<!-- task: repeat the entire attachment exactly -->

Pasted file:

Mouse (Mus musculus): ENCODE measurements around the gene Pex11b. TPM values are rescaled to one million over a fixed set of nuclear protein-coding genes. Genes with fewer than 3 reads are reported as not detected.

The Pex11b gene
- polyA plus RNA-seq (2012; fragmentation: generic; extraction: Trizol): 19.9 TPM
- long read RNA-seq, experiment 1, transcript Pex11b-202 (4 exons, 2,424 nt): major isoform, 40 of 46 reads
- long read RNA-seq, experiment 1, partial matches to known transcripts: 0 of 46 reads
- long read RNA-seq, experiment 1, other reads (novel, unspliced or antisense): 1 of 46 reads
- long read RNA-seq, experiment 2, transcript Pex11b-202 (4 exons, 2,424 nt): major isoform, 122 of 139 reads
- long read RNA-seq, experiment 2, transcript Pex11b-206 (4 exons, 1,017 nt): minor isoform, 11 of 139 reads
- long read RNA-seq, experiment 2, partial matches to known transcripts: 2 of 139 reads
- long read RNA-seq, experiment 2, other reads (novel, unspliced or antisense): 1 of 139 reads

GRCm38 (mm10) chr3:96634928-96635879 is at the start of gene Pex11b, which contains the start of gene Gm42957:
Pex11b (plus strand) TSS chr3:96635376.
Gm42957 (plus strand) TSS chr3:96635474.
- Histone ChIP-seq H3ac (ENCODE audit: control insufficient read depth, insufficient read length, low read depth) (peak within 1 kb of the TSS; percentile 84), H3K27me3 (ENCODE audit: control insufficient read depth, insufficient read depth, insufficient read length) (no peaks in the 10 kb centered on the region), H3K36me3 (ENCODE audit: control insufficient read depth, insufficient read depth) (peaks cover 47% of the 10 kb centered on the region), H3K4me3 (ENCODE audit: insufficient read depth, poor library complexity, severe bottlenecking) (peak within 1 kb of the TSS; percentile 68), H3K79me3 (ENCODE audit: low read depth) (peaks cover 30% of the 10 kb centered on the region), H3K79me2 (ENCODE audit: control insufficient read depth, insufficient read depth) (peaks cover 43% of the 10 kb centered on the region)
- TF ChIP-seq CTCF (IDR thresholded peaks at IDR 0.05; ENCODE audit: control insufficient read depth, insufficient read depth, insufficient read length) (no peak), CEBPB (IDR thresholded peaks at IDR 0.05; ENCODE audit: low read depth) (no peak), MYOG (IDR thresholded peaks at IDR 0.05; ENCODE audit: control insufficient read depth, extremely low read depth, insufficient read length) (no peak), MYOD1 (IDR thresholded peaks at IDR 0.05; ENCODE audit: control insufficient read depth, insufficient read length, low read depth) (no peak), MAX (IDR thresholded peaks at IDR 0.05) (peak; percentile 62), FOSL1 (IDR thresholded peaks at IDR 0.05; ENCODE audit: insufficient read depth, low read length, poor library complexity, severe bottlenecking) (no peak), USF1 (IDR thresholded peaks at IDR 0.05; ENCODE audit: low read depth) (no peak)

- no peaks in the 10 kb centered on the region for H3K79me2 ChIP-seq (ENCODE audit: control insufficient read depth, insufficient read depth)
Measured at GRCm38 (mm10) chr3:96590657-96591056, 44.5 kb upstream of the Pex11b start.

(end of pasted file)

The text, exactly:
Mouse (Mus musculus): ENCODE measurements around the gene Pex11b. TPM values are rescaled to one million over a fixed set of nuclear protein-coding genes. Genes with fewer than 3 reads are reported as not detected.

The Pex11b gene
- polyA plus RNA-seq (2012; fragmentation: generic; extraction: Trizol): 19.9 TPM
- long read RNA-seq, experiment 1, transcript Pex11b-202 (4 exons, 2,424 nt): major isoform, 40 of 46 reads
- long read RNA-seq, experiment 1, partial matches to known transcripts: 0 of 46 reads
- long read RNA-seq, experiment 1, other reads (novel, unspliced or antisense): 1 of 46 reads
- long read RNA-seq, experiment 2, transcript Pex11b-202 (4 exons, 2,424 nt): major isoform, 122 of 139 reads
- long read RNA-seq, experiment 2, transcript Pex11b-206 (4 exons, 1,017 nt): minor isoform, 11 of 139 reads
- long read RNA-seq, experiment 2, partial matches to known transcripts: 2 of 139 reads
- long read RNA-seq, experiment 2, other reads (novel, unspliced or antisense): 1 of 139 reads

GRCm38 (mm10) chr3:96634928-96635879 is at the start of gene Pex11b, which contains the start of gene Gm42957:
Pex11b (plus strand) TSS chr3:96635376.
Gm42957 (plus strand) TSS chr3:96635474.
- Histone ChIP-seq H3ac (ENCODE audit: control insufficient read depth, insufficient read length, low read depth) (peak within 1 kb of the TSS; percentile 84), H3K27me3 (ENCODE audit: control insufficient read depth, insufficient read depth, insufficient read length) (no peaks in the 10 kb centered on the region), H3K36me3 (ENCODE audit: control insufficient read depth, insufficient read depth) (peaks cover 47% of the 10 kb centered on the region), H3K4me3 (ENCODE audit: insufficient read depth, poor library complexity, severe bottlenecking) (peak within 1 kb of the TSS; percentile 68), H3K79me3 (ENCODE audit: low read depth) (peaks cover 30% of the 10 kb centered on the region), H3K79me2 (ENCODE audit: control insufficient read depth, insufficient read depth) (peaks cover 43% of the 10 kb centered on the region)
- TF ChIP-seq CTCF (IDR thresholded peaks at IDR 0.05; ENCODE audit: control insufficient read depth, insufficient read depth, insufficient read length) (no peak), CEBPB (IDR thresholded peaks at IDR 0.05; ENCODE audit: low read depth) (no peak), MYOG (IDR thresholded peaks at IDR 0.05; ENCODE audit: control insufficient read depth, extremely low read depth, insufficient read length) (no peak), MYOD1 (IDR thresholded peaks at IDR 0.05; ENCODE audit: control insufficient read depth, insufficient read length, low read depth) (no peak), MAX (IDR thresholded peaks at IDR 0.05) (peak; percentile 62), FOSL1 (IDR thresholded peaks at IDR 0.05; ENCODE audit: insufficient read depth, low read length, poor library complexity, severe bottlenecking) (no peak), USF1 (IDR thresholded peaks at IDR 0.05; ENCODE audit: low read depth) (no peak)

- no peaks in the 10 kb centered on the region for H3K79me2 ChIP-seq (ENCODE audit: control insufficient read depth, insufficient read depth)
Measured at GRCm38 (mm10) chr3:96590657-96591056, 44.5 kb upstream of the Pex11b start.